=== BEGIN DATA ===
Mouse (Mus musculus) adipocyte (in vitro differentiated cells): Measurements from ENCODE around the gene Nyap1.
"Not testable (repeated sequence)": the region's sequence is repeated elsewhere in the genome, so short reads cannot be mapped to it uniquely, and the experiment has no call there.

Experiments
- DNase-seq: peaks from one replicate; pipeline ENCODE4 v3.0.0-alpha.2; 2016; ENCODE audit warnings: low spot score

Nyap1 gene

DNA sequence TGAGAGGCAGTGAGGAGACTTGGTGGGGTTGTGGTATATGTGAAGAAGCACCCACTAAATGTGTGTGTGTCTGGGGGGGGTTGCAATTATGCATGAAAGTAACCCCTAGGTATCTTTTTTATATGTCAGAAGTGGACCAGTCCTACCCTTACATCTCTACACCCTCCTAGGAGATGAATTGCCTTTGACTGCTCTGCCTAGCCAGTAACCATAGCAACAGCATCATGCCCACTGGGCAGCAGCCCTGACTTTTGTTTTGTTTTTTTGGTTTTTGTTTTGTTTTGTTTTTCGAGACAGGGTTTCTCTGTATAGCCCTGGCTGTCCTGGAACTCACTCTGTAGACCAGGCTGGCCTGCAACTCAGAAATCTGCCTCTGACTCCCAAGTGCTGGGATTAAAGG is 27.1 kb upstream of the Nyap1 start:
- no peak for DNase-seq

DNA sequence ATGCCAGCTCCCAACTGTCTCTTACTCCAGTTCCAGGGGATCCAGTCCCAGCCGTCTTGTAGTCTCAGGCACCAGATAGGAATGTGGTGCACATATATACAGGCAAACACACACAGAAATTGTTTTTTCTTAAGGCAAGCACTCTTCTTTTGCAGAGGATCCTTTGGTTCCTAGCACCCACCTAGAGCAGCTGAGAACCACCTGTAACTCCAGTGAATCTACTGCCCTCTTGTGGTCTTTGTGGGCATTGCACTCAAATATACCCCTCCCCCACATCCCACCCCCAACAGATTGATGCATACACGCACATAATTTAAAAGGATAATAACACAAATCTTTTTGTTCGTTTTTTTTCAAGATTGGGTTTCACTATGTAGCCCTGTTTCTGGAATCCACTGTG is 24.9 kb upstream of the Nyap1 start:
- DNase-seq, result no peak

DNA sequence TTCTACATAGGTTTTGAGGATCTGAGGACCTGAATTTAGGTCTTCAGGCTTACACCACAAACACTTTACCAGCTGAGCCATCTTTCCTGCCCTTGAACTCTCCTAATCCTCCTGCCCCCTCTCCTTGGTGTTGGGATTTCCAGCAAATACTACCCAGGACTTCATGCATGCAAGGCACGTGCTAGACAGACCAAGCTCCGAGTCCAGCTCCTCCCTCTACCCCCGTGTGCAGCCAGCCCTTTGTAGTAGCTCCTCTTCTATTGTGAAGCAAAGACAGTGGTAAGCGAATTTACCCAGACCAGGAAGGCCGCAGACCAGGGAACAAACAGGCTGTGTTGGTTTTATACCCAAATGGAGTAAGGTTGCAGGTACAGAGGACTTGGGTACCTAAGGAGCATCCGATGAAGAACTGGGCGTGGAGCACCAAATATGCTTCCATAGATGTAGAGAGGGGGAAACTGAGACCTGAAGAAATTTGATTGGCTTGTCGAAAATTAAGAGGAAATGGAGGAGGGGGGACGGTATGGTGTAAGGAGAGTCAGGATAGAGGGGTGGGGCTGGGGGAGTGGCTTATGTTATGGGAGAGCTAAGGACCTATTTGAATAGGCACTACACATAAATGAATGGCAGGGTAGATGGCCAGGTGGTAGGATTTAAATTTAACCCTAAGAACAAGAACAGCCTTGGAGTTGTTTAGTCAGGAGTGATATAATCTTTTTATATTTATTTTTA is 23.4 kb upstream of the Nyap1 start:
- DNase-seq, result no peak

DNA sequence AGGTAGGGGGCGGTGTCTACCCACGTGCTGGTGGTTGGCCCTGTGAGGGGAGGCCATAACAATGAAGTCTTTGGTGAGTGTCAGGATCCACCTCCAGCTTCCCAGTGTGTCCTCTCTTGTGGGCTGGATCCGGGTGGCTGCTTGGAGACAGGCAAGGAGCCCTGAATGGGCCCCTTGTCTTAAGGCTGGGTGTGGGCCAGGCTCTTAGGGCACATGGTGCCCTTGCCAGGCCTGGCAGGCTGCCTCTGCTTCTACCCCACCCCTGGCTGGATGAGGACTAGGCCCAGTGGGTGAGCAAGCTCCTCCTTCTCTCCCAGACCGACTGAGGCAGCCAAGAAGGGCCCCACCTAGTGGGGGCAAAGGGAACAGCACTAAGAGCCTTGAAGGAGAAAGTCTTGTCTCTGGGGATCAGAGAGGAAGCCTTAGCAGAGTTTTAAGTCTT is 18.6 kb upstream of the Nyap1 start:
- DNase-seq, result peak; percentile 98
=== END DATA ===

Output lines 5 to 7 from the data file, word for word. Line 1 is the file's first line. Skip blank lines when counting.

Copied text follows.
Nyap1 gene

DNA sequence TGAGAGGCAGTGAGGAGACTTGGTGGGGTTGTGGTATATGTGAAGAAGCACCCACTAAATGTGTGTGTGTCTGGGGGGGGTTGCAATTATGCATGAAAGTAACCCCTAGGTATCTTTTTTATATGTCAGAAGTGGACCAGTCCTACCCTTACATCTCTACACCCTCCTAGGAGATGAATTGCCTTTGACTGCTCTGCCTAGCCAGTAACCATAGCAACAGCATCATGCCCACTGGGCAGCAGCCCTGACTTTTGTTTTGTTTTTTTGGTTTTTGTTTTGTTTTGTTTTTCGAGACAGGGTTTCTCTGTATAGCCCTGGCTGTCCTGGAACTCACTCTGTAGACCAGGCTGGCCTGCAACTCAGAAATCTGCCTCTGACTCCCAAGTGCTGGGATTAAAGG is 27.1 kb upstream of the Nyap1 start:
- no peak for DNase-seq